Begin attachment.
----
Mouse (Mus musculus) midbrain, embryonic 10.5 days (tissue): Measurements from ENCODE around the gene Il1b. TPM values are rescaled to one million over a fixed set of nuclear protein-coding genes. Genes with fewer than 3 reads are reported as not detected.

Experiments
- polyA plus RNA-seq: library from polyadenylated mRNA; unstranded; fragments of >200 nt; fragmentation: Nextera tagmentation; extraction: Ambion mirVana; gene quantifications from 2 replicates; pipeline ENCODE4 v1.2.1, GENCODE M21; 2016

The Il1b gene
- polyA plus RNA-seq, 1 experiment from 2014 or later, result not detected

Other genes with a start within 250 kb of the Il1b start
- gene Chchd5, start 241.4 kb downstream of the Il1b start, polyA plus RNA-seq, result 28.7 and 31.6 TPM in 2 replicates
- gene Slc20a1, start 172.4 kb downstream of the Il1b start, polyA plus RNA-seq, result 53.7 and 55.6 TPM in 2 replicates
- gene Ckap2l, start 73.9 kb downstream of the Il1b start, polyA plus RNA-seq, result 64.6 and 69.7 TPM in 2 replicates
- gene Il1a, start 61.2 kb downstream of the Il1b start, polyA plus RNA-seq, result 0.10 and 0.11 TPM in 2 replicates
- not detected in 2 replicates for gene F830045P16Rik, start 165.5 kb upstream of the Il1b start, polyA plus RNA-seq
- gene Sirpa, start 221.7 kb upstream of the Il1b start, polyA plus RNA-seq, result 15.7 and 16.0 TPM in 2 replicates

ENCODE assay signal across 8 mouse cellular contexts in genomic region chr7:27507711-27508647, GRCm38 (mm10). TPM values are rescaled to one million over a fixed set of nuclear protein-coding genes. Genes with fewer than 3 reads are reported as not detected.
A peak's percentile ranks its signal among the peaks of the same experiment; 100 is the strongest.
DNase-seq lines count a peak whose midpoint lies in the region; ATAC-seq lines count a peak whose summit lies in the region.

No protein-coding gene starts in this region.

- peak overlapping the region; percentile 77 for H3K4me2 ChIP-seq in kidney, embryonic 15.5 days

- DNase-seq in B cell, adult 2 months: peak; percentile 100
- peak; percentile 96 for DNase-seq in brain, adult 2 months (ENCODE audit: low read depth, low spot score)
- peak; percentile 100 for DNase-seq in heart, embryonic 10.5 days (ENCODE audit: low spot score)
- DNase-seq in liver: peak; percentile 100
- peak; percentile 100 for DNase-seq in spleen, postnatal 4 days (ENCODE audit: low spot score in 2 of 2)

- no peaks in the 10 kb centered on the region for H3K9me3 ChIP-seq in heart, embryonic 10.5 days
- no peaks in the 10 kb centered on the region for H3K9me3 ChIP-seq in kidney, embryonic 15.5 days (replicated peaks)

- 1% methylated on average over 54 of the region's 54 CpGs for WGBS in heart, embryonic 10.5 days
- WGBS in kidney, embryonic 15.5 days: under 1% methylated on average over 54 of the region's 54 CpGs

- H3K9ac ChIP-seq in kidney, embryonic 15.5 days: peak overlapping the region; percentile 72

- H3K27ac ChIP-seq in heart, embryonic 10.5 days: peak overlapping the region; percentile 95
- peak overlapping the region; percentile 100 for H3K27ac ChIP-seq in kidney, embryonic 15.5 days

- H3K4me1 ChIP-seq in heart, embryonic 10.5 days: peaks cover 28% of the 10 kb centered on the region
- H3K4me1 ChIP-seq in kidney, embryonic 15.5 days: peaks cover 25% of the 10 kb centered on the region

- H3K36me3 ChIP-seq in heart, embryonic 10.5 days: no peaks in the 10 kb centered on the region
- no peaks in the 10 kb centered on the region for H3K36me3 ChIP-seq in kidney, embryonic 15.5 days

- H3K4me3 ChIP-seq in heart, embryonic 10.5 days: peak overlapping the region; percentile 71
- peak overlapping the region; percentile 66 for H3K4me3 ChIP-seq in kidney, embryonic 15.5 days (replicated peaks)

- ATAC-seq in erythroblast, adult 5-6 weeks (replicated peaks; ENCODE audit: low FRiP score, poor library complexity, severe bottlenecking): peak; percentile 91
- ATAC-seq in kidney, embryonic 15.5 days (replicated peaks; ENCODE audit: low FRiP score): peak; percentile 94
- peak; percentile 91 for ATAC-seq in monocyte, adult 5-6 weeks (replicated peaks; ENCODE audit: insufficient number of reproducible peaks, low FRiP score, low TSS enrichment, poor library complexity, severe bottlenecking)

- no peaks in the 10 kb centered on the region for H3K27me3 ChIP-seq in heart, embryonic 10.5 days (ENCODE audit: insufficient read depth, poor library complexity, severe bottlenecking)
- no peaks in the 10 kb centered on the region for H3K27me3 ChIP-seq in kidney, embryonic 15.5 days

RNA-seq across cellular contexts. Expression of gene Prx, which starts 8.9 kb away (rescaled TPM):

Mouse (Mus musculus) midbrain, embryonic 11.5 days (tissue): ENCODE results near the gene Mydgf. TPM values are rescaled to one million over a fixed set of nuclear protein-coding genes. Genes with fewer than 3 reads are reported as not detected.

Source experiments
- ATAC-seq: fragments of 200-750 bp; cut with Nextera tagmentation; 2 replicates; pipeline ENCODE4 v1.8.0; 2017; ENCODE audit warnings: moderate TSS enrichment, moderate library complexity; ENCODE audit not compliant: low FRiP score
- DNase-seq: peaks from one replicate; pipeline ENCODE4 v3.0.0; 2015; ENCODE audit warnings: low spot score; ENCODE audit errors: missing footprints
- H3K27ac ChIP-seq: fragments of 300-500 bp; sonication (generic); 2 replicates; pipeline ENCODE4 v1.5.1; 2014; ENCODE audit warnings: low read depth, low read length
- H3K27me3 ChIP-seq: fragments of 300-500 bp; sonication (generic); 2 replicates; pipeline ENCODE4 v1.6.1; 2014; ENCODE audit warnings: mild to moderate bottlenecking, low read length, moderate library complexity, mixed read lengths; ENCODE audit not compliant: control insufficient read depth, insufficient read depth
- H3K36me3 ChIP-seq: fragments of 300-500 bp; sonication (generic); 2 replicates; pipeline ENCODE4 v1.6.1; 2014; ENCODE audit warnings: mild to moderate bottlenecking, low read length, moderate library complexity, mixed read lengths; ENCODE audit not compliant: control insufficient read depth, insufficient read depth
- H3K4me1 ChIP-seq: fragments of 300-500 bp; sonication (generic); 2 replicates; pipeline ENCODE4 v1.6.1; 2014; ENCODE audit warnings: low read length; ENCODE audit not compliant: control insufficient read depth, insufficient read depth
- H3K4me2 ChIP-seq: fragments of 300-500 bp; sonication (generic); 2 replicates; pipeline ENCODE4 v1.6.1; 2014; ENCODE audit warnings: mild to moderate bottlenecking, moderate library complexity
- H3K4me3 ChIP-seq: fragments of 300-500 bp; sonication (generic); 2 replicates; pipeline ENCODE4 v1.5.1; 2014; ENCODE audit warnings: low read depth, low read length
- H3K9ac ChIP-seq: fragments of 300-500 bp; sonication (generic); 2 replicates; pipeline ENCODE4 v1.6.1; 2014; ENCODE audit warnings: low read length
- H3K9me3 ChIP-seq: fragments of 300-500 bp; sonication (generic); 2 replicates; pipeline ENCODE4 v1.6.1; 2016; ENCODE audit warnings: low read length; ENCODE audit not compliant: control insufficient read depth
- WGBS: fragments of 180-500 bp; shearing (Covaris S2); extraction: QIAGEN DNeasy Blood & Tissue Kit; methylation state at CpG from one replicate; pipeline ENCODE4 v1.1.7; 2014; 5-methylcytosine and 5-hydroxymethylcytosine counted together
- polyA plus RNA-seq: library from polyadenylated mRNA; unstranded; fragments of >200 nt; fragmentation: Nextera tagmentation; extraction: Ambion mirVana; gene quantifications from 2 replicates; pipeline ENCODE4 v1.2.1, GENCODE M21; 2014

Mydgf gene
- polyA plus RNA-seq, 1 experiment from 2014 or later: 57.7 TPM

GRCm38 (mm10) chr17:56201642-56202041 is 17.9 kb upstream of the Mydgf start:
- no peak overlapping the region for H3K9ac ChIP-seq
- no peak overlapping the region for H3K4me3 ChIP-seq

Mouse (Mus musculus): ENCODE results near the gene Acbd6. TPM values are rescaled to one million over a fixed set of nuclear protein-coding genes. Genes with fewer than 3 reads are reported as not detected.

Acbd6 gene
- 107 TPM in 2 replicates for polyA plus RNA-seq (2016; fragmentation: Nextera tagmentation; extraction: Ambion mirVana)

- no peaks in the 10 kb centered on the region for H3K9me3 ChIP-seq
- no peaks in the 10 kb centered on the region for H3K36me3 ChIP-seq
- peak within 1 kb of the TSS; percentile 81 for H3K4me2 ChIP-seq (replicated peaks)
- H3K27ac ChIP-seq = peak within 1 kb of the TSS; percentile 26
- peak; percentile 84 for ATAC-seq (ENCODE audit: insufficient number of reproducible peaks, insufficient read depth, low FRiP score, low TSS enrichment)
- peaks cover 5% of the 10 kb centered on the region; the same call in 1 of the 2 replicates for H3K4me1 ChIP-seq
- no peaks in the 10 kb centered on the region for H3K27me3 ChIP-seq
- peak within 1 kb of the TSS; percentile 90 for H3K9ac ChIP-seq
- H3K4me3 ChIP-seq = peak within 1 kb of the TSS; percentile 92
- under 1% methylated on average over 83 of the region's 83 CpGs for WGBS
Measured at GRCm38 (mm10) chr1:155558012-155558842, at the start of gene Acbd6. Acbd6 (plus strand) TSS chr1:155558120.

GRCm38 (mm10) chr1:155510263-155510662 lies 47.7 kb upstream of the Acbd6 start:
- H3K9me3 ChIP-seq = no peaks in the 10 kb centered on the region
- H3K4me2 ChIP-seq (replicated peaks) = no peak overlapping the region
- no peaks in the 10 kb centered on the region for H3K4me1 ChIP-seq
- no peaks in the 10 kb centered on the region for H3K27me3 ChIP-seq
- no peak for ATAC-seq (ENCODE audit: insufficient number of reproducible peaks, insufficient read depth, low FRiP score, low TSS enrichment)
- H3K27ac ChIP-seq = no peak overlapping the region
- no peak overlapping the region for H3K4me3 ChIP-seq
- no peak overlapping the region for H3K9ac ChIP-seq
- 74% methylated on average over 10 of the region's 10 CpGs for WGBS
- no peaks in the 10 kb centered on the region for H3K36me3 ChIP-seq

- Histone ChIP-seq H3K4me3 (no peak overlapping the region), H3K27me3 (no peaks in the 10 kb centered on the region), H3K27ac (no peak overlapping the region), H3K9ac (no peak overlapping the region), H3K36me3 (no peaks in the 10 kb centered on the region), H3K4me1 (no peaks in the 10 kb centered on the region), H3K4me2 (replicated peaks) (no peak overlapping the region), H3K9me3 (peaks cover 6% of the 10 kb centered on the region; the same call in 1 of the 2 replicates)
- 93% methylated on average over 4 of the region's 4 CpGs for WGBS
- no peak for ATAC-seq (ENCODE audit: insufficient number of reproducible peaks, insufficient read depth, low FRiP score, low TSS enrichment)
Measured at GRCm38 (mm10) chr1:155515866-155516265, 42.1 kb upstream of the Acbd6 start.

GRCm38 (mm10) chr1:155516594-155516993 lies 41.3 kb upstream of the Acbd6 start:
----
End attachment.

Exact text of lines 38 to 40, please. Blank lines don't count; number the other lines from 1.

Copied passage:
- peak; percentile 91 for ATAC-seq in monocyte, adult 5-6 weeks (replicated peaks; ENCODE audit: insufficient number of reproducible peaks, low FRiP score, low TSS enrichment, poor library complexity, severe bottlenecking)

- no peaks in the 10 kb centered on the region for H3K27me3 ChIP-seq in heart, embryonic 10.5 days (ENCODE audit: insufficient read depth, poor library complexity, severe bottlenecking)
- no peaks in the 10 kb centered on the region for H3K27me3 ChIP-seq in kidney, embryonic 15.5 days